Whales returned to the oceans over 50 million years ago. Despite the change of life style, their ears are much the same as terrestrial mammals, with an air filled middle ear that is designed to amplify sound. It is thought that as diving mammals descend, the pressure in the middle ear increases to balance the rising water pressure outside the ear. This should thicken the air in the middle ear so that it deadens the sound that the animal hears. So would a marine mammal respond to the same sound threshold at 5 m as they did at 300 m when the pressure in the middle ear had increased by 30 atmospheres?

Sam Ridgway’s team continued their long-term collaboration with two arctic white whales, MUK and NOC, which they have worked with since the whales were collected in 1977. White whales are real chatterboxes, so it was easy to train them to whistle when they’d heard a test sound. After three months of practice, MUK and NOC were responding reliably, so they headed off to the deep clear waters around San Clemente Island to have their hearing tested.

The whales were already expert divers from previous collaborations with Ridgway and his team, so they happily dived to depths as great as 300 m to listen to test tones before returning to the surface for a fish reward. Ridgway expected the whales to have a higher hearing threshold the deeper they swam, but their hearing was as acute at depth as it was at the surface. So even though the middle ear should have been attenuating the sound, the whales were still hearing at the same intensity.

Of course the obvious question is why they have a middle ear if they’re not using it for hearing? Ridgway isn’t sure, but is confident that they use it for something; otherwise they wouldn’t have retained it. But he is certain that we can’t extrapolate how other submerged mammals hear underwater. Although diving humans suffer attenuated hearing under increased pressure, not all diving mammals will be affected in the same way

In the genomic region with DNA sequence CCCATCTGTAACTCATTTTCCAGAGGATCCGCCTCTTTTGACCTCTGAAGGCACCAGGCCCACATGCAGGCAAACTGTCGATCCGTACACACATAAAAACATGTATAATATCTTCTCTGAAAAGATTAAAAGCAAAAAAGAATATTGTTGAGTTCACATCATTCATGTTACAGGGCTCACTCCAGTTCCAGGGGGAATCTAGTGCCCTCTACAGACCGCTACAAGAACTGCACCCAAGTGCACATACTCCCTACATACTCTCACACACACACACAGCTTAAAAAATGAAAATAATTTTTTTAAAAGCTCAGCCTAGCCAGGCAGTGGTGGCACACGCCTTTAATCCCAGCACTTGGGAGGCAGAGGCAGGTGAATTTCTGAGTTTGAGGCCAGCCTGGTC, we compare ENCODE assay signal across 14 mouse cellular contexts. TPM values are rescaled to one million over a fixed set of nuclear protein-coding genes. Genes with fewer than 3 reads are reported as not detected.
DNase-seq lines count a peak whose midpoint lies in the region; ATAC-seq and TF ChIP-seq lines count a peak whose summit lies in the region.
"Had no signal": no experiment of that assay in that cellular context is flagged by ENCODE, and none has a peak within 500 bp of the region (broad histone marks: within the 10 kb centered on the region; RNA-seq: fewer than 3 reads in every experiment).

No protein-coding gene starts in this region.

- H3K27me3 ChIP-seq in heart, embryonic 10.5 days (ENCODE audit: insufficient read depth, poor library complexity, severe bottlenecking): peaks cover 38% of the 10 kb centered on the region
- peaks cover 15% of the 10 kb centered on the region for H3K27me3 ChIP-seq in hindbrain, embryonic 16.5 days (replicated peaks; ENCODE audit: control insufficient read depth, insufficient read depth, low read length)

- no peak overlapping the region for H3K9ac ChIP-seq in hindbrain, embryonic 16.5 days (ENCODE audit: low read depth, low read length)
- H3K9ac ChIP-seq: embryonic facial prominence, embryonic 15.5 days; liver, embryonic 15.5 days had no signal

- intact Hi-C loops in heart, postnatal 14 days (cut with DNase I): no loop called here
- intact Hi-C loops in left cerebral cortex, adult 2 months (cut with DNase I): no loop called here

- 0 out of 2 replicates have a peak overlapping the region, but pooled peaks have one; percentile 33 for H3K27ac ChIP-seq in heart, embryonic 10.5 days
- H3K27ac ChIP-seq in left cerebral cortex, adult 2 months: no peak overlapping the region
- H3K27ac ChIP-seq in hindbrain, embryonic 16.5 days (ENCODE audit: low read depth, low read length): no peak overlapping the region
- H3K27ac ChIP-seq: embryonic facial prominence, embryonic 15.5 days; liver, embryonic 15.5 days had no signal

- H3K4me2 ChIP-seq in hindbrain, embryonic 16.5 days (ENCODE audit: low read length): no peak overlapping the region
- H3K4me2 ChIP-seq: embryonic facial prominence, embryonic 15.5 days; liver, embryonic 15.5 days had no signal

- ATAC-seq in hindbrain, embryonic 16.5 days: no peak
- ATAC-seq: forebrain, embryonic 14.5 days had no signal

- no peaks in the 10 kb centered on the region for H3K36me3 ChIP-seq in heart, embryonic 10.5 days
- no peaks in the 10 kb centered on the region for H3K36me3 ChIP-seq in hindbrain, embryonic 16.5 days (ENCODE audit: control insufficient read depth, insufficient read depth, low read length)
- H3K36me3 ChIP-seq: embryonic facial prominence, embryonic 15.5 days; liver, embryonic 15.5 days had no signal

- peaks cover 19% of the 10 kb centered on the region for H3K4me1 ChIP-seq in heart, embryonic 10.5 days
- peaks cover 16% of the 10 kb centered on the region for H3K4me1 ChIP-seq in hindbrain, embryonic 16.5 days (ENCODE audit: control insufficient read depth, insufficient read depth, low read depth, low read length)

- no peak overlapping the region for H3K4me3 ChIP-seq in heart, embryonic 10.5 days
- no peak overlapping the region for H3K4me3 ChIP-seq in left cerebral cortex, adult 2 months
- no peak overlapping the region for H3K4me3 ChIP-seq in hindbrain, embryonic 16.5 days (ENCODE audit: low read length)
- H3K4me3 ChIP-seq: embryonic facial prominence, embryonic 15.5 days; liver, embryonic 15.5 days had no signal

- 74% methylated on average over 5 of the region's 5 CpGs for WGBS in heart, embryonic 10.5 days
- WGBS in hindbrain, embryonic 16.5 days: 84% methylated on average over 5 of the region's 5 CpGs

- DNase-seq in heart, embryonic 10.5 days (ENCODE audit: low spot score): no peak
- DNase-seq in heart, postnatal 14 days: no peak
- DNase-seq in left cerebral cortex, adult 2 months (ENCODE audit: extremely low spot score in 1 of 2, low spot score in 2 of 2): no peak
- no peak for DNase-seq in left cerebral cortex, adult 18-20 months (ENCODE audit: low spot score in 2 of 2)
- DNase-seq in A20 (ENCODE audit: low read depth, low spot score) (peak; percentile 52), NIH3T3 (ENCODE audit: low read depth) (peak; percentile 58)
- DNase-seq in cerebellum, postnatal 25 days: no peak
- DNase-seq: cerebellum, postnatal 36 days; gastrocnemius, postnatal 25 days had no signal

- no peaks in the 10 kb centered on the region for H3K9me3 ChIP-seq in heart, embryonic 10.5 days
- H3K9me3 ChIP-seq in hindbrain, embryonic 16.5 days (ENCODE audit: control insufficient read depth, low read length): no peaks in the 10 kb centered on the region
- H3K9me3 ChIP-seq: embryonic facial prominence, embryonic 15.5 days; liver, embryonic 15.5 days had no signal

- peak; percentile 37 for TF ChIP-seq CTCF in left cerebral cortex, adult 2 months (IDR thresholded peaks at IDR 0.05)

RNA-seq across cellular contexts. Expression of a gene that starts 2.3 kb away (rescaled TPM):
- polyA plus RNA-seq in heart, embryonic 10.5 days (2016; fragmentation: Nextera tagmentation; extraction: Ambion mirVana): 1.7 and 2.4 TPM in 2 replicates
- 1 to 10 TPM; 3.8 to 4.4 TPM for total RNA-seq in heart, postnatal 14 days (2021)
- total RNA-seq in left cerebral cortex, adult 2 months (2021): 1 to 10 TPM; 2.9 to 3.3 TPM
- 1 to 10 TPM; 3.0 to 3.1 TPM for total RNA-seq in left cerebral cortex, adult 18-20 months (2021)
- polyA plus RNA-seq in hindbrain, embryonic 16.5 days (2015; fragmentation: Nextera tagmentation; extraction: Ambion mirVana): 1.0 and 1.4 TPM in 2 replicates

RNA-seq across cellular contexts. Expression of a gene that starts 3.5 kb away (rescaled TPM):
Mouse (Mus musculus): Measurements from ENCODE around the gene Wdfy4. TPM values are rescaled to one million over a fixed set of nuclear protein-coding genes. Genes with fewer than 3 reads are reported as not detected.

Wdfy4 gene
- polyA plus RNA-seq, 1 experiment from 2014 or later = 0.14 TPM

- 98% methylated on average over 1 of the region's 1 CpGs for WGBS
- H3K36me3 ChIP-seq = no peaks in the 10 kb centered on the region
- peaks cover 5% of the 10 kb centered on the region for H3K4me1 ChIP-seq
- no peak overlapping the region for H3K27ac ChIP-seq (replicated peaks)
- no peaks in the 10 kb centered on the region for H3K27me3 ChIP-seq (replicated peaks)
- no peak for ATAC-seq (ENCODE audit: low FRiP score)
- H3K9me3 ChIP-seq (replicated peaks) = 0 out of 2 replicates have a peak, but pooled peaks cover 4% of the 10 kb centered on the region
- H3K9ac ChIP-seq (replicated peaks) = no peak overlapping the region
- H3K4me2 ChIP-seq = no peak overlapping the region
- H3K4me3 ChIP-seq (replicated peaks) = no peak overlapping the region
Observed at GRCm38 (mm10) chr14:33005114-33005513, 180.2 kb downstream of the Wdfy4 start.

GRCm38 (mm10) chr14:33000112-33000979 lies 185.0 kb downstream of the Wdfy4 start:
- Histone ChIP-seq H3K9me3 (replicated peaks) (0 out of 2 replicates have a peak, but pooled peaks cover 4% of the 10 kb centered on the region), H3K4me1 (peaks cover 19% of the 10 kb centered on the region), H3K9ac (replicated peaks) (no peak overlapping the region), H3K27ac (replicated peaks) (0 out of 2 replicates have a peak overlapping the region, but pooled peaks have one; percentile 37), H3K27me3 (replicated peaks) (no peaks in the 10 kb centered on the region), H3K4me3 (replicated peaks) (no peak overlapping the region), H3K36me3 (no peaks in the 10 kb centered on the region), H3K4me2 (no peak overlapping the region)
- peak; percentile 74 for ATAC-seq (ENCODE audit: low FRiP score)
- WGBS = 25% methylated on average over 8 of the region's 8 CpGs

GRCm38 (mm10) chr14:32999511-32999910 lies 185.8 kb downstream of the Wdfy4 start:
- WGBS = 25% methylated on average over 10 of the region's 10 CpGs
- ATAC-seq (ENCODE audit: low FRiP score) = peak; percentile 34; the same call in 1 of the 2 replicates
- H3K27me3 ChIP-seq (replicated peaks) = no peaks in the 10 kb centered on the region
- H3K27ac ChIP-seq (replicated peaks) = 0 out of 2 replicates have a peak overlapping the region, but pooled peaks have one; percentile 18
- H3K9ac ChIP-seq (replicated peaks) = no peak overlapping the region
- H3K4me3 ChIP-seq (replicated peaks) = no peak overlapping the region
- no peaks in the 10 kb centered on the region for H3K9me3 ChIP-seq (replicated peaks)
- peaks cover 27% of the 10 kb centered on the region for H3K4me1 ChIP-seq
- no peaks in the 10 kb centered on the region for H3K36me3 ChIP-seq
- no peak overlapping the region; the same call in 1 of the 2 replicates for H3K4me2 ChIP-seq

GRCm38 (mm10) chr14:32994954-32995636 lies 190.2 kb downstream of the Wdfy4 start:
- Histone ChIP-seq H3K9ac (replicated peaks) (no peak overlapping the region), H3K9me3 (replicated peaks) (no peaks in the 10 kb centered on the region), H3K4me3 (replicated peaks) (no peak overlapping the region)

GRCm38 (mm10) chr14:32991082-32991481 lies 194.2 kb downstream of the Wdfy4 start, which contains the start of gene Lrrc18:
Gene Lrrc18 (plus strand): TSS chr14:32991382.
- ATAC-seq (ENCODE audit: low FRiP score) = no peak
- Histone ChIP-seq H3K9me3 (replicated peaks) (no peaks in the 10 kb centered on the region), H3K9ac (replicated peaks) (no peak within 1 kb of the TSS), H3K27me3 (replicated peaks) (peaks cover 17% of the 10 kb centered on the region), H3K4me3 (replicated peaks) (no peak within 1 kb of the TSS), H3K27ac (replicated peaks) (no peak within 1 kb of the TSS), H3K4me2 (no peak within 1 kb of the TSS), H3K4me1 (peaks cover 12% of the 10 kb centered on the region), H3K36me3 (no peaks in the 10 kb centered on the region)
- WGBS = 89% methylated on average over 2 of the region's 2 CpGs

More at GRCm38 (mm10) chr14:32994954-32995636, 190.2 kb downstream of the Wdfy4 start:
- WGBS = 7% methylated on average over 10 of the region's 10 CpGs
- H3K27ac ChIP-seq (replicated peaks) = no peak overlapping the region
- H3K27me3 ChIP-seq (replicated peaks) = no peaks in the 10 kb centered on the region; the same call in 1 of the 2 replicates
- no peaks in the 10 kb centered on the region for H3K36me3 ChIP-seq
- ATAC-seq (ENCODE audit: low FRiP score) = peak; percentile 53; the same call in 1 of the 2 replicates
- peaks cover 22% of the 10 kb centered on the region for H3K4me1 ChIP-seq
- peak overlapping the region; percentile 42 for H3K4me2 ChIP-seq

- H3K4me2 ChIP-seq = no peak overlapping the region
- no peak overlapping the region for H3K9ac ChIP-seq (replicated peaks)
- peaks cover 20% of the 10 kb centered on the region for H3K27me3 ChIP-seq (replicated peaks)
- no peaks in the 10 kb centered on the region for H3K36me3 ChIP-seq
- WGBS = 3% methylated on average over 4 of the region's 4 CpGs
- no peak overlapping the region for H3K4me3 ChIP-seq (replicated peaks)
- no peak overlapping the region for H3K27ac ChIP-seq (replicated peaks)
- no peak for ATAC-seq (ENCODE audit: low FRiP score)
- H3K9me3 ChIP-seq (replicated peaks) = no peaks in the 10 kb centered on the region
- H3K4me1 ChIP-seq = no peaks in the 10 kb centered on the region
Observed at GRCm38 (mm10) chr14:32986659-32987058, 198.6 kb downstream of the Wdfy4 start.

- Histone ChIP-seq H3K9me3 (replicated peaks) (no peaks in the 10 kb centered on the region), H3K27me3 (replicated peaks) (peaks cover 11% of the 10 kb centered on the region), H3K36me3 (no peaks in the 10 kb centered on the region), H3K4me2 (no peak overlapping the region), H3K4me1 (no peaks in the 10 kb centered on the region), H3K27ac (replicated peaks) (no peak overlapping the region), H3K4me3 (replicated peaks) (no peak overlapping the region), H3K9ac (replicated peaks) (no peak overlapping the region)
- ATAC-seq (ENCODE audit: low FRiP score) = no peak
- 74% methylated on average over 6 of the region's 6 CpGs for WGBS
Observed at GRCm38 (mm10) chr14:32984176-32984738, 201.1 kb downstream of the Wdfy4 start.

Even though MUK and NOC’s hearing seems to be quite robust, human noise pollution should still carry a marine health warning. Not all species might be quite so lucky.

Most of us will recognise the bewildering feeling of arriving in an unfamiliar place, not quite sure which way to turn. Most of us manage to build up some sort of mental map within a few hours to help us get around. But darkness can make the most familiar landmarks seem unrecognisable. The situation is much more complex for young birds embarking on their first migration who have to combine many different inputs while travelling over the huge distances. Henrik Mouritsen and Ole Larsen have updated an old technique to see how the inexperienced aviators find their way on their first journey to warmer climes.

Birds that navigate by day use the sun as a reference point, possibly in combination with a variety of other factors including the earth’s magnetic field. But the sun moves across the sky, sweeping through approximately 15 ° every hour. The birds compensate for this drift by rotating their frame of reference at the same rate as the sun moves. But when the birds continue migrating after sunset, their moving reference point has left the sky, so, how do they navigate at night?

In autumn, migrating birds are so eager to migrate to their winter destination that they will jump in the direction they need to fly, even if they are confined inside a funnel-like cage, called an Emlen Funnel. Instead of taking off, they just slide down the side of the funnel, leaving a mark that records the direction they wanted to take-off. Mouritsen realised that if he could record the direction the birds jumped and registered the time of each event, he would have a perfect way of identifying which aspects of the night sky the birds were using to navigate. Mouritsen gave the Emlen Funnel a digital makeover and moved the equipment into a planetarium, which gave him a night sky that he could control while recording the bird’s reactions.

They chose two species of migrating songbirds that migrate from Scandinavia in a southwesterly direction. Mouritsen simulated rotating and stationary versions of the night skies that the birds would see when they were migrating, and recorded the directions the birds wanted to fly throughout the night.

At the end of the night, when he looked at his electronic traces under stationary skies, he found that the birds had kept aiming towards a constant compass bearing. This means that the young birds navigating by a fixed point in the sky. Mouritsen says they are behaving like ‘clock and compass machines’, choosing a constant compass direction that they are born knowing they must follow, rather than navigating from a genetically inherited star map.

So, the birds that Mouritsen and Larsen studied are able to adjust their direction-finding apparatus, whether they’re flying at night or day. By day they navigate using a point that moves across the sky at a fixed rate during daylight, but at night they switch to using a single fixed point in a spinning stellar sky.